Lives in United States Mountain View USA, United States
Joined on Nov 18, 2007


Total: 3, showing: 1 – 3
In reply to:

Stacey_K: " and successive cameras".... well that is unless Olympus decides to change the lens mount again. I'm done trusting this company to support the customers who invest in their system.

Through corporate mis-management and a partnership with a crappy sensor manufacturer (panasonic), Olympus killed the 4/3 mount right as they had a sensor (the one used in the OMD) in their hands that would have made their lovely ZD 4/3 optics shine. Instead they pull this bait and switch to m4/3. I give then 3-4 years before they bail on this format and switch to yet another mount.

Olympus's problem has never been their optics, and I'm sure these will be fantastic lenses. But I'm willing to bet they will decide in the future the 4/3 sensor is too small and ditch this mount, leaving anyone who buys these lenses left in an orphaned system. I would never trust this company again after what they did with 4/3.

Nobody needs to feel sorry for people with FT lenses. They work beautifully on the E-M1; I use them all the time, especially a superb Sigma Macro 105/2.8 that is no longer made in FT/MFT mount.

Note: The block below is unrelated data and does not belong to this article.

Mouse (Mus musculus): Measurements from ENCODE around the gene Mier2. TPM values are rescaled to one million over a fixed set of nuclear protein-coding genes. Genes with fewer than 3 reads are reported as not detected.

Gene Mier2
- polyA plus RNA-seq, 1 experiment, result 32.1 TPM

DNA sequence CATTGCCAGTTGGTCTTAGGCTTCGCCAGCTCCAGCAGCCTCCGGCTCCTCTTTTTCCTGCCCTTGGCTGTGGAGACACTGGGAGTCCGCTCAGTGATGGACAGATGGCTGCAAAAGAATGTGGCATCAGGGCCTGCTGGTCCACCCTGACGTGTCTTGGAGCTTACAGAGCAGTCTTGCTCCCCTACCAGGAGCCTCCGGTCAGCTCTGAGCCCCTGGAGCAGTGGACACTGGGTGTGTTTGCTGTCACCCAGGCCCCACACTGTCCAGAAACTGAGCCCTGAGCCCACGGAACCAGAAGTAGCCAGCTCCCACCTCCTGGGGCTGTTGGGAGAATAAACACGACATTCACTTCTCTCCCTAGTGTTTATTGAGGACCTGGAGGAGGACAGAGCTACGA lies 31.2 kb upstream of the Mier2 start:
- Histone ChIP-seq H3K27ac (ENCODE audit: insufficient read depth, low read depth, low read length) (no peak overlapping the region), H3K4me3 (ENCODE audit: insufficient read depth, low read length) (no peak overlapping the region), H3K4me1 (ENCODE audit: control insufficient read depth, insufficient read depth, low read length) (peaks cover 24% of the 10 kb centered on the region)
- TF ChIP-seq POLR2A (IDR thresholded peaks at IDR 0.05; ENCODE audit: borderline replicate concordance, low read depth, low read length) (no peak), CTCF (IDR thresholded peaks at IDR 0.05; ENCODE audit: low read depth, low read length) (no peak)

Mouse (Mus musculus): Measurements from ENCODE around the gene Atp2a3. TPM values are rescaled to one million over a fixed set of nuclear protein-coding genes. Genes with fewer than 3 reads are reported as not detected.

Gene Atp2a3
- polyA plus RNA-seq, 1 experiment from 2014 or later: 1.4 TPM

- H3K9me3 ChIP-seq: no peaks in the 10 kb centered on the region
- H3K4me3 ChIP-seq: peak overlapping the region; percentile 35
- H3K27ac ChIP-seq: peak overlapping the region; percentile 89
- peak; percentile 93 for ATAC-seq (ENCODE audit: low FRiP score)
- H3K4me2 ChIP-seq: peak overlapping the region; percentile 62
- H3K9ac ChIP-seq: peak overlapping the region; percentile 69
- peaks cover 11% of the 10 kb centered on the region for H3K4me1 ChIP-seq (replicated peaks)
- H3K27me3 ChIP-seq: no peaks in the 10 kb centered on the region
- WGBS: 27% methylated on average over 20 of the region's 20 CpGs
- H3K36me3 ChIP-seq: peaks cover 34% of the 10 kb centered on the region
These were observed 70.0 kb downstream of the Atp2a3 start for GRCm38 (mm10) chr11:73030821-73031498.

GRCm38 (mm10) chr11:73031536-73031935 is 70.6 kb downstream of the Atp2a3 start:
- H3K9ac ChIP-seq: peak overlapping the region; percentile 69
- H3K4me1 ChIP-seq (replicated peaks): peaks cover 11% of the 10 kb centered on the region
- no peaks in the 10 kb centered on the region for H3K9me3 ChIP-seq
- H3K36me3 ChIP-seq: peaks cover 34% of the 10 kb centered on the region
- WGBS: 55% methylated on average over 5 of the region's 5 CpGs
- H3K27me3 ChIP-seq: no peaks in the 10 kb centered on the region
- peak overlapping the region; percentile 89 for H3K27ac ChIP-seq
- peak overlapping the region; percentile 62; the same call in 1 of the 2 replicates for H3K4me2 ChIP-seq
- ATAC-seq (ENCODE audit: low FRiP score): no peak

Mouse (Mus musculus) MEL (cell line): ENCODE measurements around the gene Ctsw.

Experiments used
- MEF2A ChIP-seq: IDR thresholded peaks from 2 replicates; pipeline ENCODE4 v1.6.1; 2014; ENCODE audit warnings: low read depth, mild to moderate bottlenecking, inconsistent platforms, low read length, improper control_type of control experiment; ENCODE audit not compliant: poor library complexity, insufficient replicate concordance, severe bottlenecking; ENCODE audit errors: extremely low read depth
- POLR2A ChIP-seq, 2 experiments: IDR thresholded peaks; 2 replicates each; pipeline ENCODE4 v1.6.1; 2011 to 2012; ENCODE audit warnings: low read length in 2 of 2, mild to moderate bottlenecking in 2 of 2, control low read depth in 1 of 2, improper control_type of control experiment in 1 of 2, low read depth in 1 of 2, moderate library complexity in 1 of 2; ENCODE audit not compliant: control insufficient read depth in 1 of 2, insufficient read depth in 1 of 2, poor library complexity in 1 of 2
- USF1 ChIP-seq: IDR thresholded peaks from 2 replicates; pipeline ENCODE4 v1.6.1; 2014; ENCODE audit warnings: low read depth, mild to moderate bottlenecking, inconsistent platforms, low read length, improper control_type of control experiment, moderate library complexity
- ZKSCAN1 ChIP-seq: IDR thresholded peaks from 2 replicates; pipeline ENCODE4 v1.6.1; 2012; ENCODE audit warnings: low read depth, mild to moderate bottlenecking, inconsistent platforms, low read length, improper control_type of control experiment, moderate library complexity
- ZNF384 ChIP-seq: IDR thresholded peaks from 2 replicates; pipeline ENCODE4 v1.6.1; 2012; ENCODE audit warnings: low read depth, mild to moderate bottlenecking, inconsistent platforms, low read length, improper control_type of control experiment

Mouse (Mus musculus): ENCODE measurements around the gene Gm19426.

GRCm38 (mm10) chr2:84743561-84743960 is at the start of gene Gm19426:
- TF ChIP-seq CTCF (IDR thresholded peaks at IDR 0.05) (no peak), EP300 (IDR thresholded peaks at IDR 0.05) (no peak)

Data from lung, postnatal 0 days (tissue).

Direct link | Posted on Nov 2, 2014 at 06:02 UTC
In reply to:

Matt1645f4: If its the Monkeys image, what's to stop others using images taken by the Mars rover for example the hardware is NASA's but the image is captured by the Rover (yes the rover can be made to take a photo remotely but it sends back many of its own). The same can be said for each operator that directs the rover to photo various objects. is it theirs?

Pictures of the Mars rover, and other work created by the US government, is not subject to Copyright.
In any case, a claim can be made that the rover, or a drone, are under the control of the photographer (a sort of extension of the shutter button); a monkey is clearly not.

Direct link | Posted on Aug 8, 2014 at 15:43 UTC
On Nikon D4s First Impressions Review preview (1042 comments in total)

Old cameras had big lenses, and relatively small bodies around them (because film did the trick). This D4s is ugly: a tiny lens attached to a huge black brick that contains the circuitry. It's starting not to make sense. I wish they gave me a light lens+sensor combo, tethered to the rest of the computer that I could keep in my backpack. It's like taking a photo while handholding a desktop computer.

Direct link | Posted on May 20, 2014 at 01:57 UTC as 32nd comment | 5 replies
Total: 3, showing: 1 – 3